Digging in the archives. The graphic and photographic documentation of demolitions in the collections of the Sovrintendenza Capitolina
Digging in the archives. The graphic and photographic documentation of demolitions in the collections of the Sovrintendenza Capitolina (Museo di Roma and Archivio Storico Disegni).
The most important artworks in the museum include thousands of photographs - with their negatives on glass plates - and hundreds of paintings and drawings documenting the urban transformations that, from 1924 to 1943, affected the central areas of Rome with imposing archaeological excavations and demolitions, aimed at isolating ancient monuments and building large roads, which significantly changed the centuries-old image of the papal city: the area of the Imperial Fora with the opening of Via dell'Impero, the construction of Via del Mare and Corso del Rinascimento, the works in the Augusteum area, the arrangement of the Area Sacra in Largo Argentina, the extending Via delle Botteghe Oscure, the demolition of the Borghi to make way for the new Via della Conciliazione, the excavations and discoveries in the various districts and quarters.
The photographs, as part of an articulated communication strategy of what was happening, were commissioned by the Ripartizione X Antichità e Belle Arti del Governatorato di Roma to various professionals (Filippo Reale, Michele Valentino Calderisi, Cesare Faraglia, the Vasari Company, Romualdo Moscioni...) and transferred, in 1952, to the Musei Vaticani in Rome. ) and transferred in 1952 to the new premises of the Museo di Roma in Palazzo Braschi, where all the works stored in the disused Pastificio Pantanella in Via Bocca della Verità, the first site of the Museum, had already arrived. The Museo was set up in 1930 by Antonio Muñoz, director of the above-mentioned Department and one of the leading figures in the regime's cultural policy (whose personal archive is kept at the Museo di Roma, acquired by his widow in 1962), with the aim of telling the story of a city that was rapidly disappearing. In parallel with the photographic documentation, he began to acquire paintings, drawings and watercolours from all those artists (Maria Barosso, Vito Lombardi, Odoardo Ferretti, Lucia Hoffmann, Carlo Dottarelli, Orfeo Tamburi, Lucilio Eforo Cartocci, Giuseppe Fammilume ) who had devoted themselves to depicting the city before and during the transformation works because, fifty years after the famous views by Ettore Roesler Franz, who had portrayed the places cancelled by the 1881 Regulatory Plan, they were still convinced that only 'artistic' images could convey an emotional memory of the disappearing places.
This consistent and heterogeneous figurative production, offering multiple possibilities of interpretation, is therefore of considerable value for all scholars who intend to investigate the relationship between conservation and transformation of the long-standing and articulated urban structure.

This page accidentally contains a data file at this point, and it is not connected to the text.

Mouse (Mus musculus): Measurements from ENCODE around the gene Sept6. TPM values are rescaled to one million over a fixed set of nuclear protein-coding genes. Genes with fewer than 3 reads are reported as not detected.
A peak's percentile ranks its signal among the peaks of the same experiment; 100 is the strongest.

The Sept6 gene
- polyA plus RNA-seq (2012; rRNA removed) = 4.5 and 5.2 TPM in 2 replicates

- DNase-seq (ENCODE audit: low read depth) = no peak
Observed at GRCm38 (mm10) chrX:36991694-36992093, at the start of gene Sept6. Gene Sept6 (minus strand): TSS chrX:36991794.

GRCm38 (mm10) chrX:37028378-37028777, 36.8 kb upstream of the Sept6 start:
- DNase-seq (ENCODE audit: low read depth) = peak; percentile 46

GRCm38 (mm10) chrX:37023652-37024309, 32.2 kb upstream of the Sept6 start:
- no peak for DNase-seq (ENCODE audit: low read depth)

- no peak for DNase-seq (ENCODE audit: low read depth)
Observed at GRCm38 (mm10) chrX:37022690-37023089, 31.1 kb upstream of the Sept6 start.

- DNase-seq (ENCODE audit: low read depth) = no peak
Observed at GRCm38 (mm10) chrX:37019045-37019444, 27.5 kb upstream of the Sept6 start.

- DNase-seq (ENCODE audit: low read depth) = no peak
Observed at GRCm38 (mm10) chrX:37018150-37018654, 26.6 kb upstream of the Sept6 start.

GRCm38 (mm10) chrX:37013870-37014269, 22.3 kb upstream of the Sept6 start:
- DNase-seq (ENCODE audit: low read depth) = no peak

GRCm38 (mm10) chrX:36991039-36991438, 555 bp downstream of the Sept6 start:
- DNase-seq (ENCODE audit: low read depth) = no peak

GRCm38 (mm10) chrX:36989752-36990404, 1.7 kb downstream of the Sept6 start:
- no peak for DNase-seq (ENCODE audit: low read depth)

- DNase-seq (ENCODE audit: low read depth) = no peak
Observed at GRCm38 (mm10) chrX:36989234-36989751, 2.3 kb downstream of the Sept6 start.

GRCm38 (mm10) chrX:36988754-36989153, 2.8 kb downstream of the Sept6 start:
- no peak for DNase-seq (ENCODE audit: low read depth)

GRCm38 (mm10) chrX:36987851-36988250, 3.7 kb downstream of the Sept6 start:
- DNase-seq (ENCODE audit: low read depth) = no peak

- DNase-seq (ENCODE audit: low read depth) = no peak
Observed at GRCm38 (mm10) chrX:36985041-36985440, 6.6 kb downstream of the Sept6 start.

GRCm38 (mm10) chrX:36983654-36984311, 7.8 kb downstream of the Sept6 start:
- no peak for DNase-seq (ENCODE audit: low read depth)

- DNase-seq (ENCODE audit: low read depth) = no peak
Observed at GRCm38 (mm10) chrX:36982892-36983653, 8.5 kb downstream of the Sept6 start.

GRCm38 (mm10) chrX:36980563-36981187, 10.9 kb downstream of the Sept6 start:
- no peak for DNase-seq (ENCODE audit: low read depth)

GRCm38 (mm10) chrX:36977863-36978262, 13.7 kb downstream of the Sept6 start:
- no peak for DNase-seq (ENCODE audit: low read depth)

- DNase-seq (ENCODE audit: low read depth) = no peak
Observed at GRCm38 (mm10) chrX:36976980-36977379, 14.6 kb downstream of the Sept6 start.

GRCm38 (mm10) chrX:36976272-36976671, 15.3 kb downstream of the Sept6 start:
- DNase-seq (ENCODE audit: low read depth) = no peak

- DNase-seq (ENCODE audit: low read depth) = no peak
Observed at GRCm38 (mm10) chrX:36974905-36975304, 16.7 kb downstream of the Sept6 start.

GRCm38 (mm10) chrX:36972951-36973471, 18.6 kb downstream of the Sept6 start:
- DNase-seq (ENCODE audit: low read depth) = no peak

Maurizio Ficari trained at the University La Sapienza in Rome, where he obtained a degree, a Postgraduate School diploma and a PhD in Art History. In the course of his research he has mainly dealt with the themes of Roman marble workshops, 15th-century architectural sculpture and Cistercian architecture in Abruzzo. She is currently in charge of the photographic collections at the Museum of Rome in Palazzo Braschi.
Angela Maria D'Amelio graduated in Literature and Philosophy and specialised in History of Modern Art at the Sapienza University of Rome. She joined the staff of the Sovrintendenza Capitolina in October 2002 and works as an art historian curator at the Museo di Roma-Palazzo Braschi, where she is responsible for the Catalogue Office and the Drawings and Prints Cabinet. His areas of research focus on the study of drawing and graphics from the 18th to the 20th century, with particular attention to portrait and caricature production.
Paola Chini, Archaeological Curator at the Capitoline Superintendency, where she is in charge of the Municipality VII (formerly X), of a section of the Aurelian Walls and of the Historical Archive of Drawings and Video Library, of which she has been responsible for the reorganisation, cataloguing and computerisation. She holds a degree in Archaeology and History of Art from Sapienza University of Rome, where she also specialised in Archaeological Topography. She specialised in Archivistics at the Vatican School of Diplomatic and Archival Palaeography and at the Central State Archive in Rome. She is the author of several contributions on monuments of the Capitoline Superintendence and archival material. She has taken part in conferences and exhibitions, curating the study and publication of drawings of mosaics and frescoes found in Rome during archaeological excavations carried out in the late 1800s and early 1900s.
The conferences will be followed by a visit to the exhibition 1932, l’elefante e il colle perduto
The conferences are recorded and put online on the FB page of the Mercati di Traiano the following week
Tuesday February 21, 2023 at 15.30, duration 90' (1h conference + 30' visit to the exhibition)
Participation with payment of the entrance ticket according to the current rates
Reservation required on 060608 (every day 9.00-19.00)
Maximum 30 participants